Wednesday, January 15, 2014

Popes and Politics

I read this piece this morning, and have some thoughts. You can go read it as well, but in sum, a self-described liberal Catholic predicted things about Pope Francis and now he isn't seeing it come to fruition, so he is trying to figure out why he was wrong, and he seems to pin it on doctrine not mattering as much as social connections for liberal Catholics. This is where the author is primarily mistaken:

Don't worry if you cannot read it. It would just induce a rage tornado.


The above graph did not come from the piece I read this morning, but it is relevant to my point. I do not like to identify faithful Catholics as merely liberal or conservative. I look at charts or infographs such as the one above and start arguing with myself: "But I like fairness AND freedom. I like science AND theism." Then my head implodes because my first and most important identification is not with an American political party, but with something much bigger than that. I believe that following the teachings of the church allows for a foot in each camp: our beliefs simply cannot be identified using American political lingo. That isn't to say we cannot lean different ways and all still be in line with Church teaching. It means the terminology fails to encompass the entirety of the Catholic faith.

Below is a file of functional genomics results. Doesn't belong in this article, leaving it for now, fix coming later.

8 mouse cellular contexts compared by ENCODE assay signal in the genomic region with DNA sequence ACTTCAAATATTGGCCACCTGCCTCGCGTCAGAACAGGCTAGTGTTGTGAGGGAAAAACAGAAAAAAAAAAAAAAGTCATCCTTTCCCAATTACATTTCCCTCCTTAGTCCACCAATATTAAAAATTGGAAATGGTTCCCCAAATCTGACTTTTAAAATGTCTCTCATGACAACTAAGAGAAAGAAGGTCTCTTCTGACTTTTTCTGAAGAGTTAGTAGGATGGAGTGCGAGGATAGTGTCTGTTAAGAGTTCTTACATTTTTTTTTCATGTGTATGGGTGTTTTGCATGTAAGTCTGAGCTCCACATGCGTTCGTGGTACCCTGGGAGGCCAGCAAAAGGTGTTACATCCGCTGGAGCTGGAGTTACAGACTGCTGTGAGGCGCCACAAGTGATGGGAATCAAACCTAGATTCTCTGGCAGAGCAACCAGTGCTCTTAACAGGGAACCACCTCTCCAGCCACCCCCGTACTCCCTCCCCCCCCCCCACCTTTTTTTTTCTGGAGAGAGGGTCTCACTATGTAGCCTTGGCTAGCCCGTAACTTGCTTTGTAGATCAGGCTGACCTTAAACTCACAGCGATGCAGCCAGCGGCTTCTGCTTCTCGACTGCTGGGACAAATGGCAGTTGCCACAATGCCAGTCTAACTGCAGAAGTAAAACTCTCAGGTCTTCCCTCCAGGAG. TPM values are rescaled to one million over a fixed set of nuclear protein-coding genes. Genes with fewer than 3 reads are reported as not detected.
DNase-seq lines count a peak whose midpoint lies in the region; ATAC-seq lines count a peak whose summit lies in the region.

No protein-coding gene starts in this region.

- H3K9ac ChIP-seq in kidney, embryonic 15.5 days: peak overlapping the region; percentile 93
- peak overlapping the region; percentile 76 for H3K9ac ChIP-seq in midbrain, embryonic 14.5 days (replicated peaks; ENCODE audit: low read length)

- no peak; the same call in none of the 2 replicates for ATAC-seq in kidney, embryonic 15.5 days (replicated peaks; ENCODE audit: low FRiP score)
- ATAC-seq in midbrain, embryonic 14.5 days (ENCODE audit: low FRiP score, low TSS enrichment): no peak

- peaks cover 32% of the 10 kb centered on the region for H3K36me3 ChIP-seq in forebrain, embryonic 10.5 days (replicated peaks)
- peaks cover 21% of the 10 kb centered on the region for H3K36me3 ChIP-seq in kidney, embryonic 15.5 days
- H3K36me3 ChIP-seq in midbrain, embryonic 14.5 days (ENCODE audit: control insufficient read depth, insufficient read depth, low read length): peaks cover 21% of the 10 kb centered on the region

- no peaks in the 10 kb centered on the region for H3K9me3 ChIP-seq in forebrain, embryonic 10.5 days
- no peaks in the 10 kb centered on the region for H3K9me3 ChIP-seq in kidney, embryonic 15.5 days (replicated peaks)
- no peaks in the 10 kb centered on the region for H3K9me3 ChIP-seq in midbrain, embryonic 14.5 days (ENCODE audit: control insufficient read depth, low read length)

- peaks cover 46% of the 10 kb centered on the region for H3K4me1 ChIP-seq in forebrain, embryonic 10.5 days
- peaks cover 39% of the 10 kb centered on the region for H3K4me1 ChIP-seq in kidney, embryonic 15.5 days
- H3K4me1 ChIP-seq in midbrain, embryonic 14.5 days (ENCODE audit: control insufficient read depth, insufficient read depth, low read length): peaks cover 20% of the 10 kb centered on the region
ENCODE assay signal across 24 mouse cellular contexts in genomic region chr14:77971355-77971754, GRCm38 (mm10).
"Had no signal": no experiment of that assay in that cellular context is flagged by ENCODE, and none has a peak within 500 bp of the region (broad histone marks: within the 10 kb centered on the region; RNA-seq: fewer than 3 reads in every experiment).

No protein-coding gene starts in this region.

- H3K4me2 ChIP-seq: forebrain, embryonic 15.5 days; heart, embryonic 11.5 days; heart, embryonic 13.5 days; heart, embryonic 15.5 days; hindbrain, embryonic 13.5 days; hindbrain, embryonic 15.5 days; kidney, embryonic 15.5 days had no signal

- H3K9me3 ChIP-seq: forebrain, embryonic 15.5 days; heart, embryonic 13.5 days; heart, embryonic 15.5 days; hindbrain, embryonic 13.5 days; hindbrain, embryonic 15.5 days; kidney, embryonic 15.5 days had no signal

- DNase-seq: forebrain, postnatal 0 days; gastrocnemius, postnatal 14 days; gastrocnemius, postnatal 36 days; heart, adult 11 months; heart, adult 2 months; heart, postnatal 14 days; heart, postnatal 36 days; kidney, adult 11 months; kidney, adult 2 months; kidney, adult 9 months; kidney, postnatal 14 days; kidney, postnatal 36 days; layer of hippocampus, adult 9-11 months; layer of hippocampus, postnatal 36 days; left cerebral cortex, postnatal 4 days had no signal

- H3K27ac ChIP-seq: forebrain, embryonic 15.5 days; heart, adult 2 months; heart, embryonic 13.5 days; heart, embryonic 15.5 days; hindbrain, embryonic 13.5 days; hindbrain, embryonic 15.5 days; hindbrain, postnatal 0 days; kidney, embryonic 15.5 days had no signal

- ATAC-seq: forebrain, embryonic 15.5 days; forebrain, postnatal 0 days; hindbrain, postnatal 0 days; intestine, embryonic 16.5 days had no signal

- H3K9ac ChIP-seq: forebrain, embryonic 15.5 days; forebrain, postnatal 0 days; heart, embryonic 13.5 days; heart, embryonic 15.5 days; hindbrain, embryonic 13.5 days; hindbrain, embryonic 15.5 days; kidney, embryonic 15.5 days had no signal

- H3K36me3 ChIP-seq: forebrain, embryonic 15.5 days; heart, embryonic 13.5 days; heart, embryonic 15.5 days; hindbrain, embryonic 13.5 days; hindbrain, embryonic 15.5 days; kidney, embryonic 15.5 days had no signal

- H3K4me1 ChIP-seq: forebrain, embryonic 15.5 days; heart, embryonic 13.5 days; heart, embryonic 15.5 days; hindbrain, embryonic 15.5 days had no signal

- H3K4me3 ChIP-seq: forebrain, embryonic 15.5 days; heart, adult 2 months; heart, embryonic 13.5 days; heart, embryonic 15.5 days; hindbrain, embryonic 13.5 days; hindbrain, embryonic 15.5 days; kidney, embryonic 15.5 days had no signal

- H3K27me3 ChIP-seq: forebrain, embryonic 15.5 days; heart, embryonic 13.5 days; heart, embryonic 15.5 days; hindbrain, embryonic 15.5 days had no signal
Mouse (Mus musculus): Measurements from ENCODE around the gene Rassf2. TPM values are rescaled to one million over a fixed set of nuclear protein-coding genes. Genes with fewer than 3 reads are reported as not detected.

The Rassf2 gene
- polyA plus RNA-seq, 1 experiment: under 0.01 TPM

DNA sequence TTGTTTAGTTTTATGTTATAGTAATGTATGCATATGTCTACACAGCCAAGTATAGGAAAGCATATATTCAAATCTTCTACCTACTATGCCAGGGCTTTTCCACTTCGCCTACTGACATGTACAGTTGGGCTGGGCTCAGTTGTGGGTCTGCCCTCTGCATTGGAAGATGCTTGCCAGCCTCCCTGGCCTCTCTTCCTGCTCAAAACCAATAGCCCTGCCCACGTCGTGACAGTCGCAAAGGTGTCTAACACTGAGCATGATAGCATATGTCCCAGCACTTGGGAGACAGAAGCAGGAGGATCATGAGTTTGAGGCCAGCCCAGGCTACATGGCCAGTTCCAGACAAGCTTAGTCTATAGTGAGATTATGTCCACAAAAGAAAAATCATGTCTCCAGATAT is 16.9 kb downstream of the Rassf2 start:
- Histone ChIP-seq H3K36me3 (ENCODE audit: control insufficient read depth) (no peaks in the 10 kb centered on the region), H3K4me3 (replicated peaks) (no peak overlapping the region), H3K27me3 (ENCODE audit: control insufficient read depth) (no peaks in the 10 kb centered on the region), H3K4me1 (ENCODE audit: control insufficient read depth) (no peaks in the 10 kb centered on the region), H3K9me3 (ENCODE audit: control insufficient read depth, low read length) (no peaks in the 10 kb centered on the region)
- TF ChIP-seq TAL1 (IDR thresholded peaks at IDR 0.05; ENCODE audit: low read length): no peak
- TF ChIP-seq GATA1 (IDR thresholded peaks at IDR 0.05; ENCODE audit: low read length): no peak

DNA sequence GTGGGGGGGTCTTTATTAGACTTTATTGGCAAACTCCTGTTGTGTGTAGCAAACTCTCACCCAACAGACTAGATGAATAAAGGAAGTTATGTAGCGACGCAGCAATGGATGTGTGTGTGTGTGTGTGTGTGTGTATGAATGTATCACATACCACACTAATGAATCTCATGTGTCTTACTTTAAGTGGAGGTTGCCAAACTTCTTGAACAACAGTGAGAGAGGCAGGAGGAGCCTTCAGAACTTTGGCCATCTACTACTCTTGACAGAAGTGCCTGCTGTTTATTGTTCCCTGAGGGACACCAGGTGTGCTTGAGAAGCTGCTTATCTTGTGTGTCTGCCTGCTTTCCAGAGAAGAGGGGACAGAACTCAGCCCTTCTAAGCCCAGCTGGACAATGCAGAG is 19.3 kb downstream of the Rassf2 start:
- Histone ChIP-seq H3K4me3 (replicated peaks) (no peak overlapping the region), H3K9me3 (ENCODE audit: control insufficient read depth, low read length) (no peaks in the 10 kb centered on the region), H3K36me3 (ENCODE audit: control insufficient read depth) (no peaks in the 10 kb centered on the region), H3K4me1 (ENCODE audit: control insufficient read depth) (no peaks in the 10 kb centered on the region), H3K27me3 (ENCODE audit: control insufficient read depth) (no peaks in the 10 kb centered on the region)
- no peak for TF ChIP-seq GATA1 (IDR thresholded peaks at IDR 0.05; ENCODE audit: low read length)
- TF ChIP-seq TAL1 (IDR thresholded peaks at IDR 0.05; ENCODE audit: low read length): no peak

Next, the author posits that doctrine must not be important to Catholics that do not seem to agree with Church teaching, yet still go to Mass and profess to be Catholic. This leads me to wonder how many people look for social reasons to belong to a church versus doctrinal reasons?  We are all sinners. We all have our own areas in which we fail to do what we believe is the right thing to do, and that looks different for every person. We all want to feel a sense of belonging and community (most of the time). Does that mean doctrine eventually gets thrown out of the window in favor of human connection? I am Catholic because of doctrine, and natural law, and morality, and theology, and, and, and... I believe what the Catholic Church teaches. I struggle with understanding it at times and seek deeper understanding. I also have had times where I felt put out socially by the Church. (Ever try to baptize a baby when you can count on one hand the number of people you know that meet the guidelines for a Godparent?) What keeps me Catholic and in love with my faith, is the logic. The doctrine matters to me.

Now, on to the popes.

Thanks, Catholic Memes. 


I will admit it: I get a little bristly when I hear people that tend to hate on the Catholic Church talk about how much they love Pope Francis. At least, I did. It was upsetting, because I loved Pope John Paul II. His writings on sexuality and economics (not typically together, ha!) are fascinating. He radiated love. He was my pope for most of my life. Pope Benedict XVI was a fine example of someone that specialized in endurance. His papacy was not easy, and he showed great courage in stepping down. Pope Francis just was the last shot of a fabulous hat trick for many Catholics. They all have different leadership strengths, and all have made me proud to be Catholic.